authenticity issues in
THE SEX TRADE
Zahra Stardust is a writer and sex worker. Her
essays can be found at www.zahrastardust.com
Said of Zahra: "Sexy beautiful bodies are an expensive
dime a dozen; what distinguishes this women is that she can
think and write."
IS FAKE AND REAL IN THE SEX INDUSTRY
someone who works in the sex industry – in spaces that
purport to be real as well as spaces that are accused of as
being fake – it seems like there is no distinct line between
the two. As someone
who works with a body that is sometimes perceived as real and
other times read as fake – it seems that the bodies which
move across these spaces are equally fluid.
someone whose pink bits have been airbrushed in magazines, but
which have also been on explicit display; who performs both
with and without make-up; whose real name is my stage name,
distinctions between fake and real don’t always make sense.
pleasure at work in the mainstream sex industry that I certainly
perceive as real. This pleasure comes from physical sensations
(lactic acid, endorphins, sweat, carpet burn, whipping hair,
a double ended dildo angled against my g-spot, real orgasms)
but also from the thrill of voyeurism (exhibitionism, cameras,
being naked in front of thousands of people).
comes from creative aesthetics (coordinating colours, angles,
props and shapes) and the kick of doing something that is (to
some) taboo. I consider that pleasure a genuine part of my own
sexuality. Sure, it’s work – and during shows I
am also thinking about choreography, musicality, crowd control,
not falling over, pole grip, camera angles, the audience member
who is wandering off with my g-string – but work and pleasure
are not mutually exclusive.
it can be mundane, repetitive and sometimes I end up with pole
bruises, aching muscles and an intolerance for drunk men, but
I use the stage as a platform to explore my own desires, and
this assumption that what we do at work and the pleasure we
experience from it isn’t real must be problematized. My
vagina will tell you otherwise.
the same time, websites that purport to depict real or redefined
beauty, often seem to be just as conventionalized as the mainstream
genres they criticize. Alternative nude modeling site Suicide
Girls gives calculated instructions on their website about the
kinds of photos, make-up and aesthetic sets they accept: tasteful,
picture perfect shoots with ‘a little bit of face powder
and mascara and freshly dyed hair, but specifically not cheap
wig(s), top hats, stripper shoes, food or things that look cheesy,
gross or creepy.
the girl next door look of the Australian all-female explicit
adult site Abby
Winters represents an alternative to glamour
photography, featuring make-up-less, amateur adult models –
but models are still required to cover up hair re-growth, remove
piercings, and not have any scratches, marks or mosquito bites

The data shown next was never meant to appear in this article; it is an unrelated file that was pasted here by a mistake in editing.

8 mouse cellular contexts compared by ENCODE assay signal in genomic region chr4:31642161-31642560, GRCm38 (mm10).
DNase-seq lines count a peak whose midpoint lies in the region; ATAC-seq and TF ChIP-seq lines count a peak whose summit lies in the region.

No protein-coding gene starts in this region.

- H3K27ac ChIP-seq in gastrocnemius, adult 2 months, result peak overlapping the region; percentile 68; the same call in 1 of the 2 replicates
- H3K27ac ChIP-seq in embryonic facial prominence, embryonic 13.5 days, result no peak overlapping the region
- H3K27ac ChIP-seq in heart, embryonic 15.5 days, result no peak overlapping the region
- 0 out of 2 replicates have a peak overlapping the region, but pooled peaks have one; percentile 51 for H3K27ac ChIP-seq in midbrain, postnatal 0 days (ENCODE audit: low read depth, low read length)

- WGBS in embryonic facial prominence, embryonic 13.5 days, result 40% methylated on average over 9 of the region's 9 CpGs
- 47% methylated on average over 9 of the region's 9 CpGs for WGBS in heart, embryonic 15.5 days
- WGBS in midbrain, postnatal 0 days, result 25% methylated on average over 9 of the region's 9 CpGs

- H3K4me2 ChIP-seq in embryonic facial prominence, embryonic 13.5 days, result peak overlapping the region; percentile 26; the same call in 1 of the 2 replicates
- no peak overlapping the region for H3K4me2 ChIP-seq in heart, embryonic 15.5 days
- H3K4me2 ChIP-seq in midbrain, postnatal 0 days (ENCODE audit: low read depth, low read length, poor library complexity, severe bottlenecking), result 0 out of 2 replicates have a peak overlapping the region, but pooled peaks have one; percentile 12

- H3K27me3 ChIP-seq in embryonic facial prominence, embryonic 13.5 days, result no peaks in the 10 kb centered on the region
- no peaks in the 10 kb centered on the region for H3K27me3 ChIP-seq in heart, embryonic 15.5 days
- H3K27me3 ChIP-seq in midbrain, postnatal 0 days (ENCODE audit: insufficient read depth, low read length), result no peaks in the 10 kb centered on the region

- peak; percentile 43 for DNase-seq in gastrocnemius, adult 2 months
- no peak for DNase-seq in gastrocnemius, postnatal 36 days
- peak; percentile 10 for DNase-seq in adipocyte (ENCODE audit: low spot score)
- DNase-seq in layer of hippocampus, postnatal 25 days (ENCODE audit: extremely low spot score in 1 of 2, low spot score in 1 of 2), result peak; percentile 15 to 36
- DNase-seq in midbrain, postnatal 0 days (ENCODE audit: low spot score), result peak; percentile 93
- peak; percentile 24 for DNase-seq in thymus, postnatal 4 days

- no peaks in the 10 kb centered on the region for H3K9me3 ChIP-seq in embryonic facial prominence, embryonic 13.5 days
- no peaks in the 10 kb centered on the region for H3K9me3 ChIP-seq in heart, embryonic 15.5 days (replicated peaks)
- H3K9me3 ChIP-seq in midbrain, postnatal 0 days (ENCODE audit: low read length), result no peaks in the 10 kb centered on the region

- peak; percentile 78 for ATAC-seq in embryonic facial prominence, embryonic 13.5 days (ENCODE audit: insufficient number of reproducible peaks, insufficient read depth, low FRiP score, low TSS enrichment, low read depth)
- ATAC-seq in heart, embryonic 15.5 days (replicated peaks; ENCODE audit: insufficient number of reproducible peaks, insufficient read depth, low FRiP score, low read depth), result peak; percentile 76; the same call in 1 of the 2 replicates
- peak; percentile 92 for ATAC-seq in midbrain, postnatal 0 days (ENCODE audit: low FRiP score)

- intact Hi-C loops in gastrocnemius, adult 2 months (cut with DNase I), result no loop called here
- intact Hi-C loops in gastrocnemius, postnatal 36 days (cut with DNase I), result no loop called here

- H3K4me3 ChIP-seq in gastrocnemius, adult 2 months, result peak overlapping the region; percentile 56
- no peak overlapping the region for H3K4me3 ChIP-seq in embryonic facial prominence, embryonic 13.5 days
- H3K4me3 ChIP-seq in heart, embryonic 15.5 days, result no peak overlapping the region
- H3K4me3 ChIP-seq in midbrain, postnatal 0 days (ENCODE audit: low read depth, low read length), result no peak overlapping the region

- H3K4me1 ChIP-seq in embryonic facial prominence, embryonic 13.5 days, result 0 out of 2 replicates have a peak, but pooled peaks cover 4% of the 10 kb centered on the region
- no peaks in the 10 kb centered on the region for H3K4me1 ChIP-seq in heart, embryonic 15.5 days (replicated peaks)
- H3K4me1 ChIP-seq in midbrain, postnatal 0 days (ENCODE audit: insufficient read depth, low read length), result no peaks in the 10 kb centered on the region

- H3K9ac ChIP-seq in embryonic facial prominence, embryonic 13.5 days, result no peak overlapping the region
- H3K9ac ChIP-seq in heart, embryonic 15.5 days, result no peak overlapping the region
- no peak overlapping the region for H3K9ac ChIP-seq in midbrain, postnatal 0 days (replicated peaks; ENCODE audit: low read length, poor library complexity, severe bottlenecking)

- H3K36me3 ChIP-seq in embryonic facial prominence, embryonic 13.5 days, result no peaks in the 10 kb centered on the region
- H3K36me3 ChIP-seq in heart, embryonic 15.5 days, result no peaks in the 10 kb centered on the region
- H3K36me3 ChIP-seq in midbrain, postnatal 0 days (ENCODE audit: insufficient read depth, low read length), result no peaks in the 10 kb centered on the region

for the shoot in order to appear healthy.
sites I’ve shot for speak about the importance of models
representing their own sexuality, but then go on to qualify:
“We might get you to tone down the eye make up a bit,”
“Maybe don’t talk about politics,” “Lesbians
don’t really use double-enders do they?” One company
asked me repeatedly to stop wearing frills.
doing so, these sites produce bodies of a particular class,
size and appropriate femininity, which are marketed as real,
but which are equally constructed, conventionalized and cultivated.
This fear of replicating cheesy, predictable mainstream porn
means that depictions of real sexuality are often similarly
clichéd, albeit with a different set of aesthetics.
their avoidance of the mainstream (whatever that means), alternative
porn (whether it brands itself queer, feminist or erotica for
women) can sometimes replicate and reinforce what Gayle Rubin
calls “Good, Normal, Natural, Blessed Sexuality:”
the sex is vanilla and involves only bodies (without objects
or toys). Sex occurs in the home, between members of the same
generation and only within couples. The scenes are soft, gentle,
usually in natural light and every-day clothes (which in my
experience means we are expected to bring Bonds underwear).
think that this could be any more real than mainstream porn
seems strange to me, especially when it is produced in an environment
that is completely staged: our movements are restricted by camera
angles, someone is standing beside us operating the equipment,
many of us are professionals pretending to be amateur, and in
true documentary style, we are expected to cum on cue. These
kinds of websites are marketable and loveable because they refuse
to define themselves as porn – even though, as Annie Sprinkle
said in the Herstory of Porn, the difference between
erotica and porn “is all in the lighting!”
is an important goal to make sexually explicit material that
does not prescribe unrealistic standards, perpetuate hegemonic
gender stereotypes or marginalize diverse sexualities. But many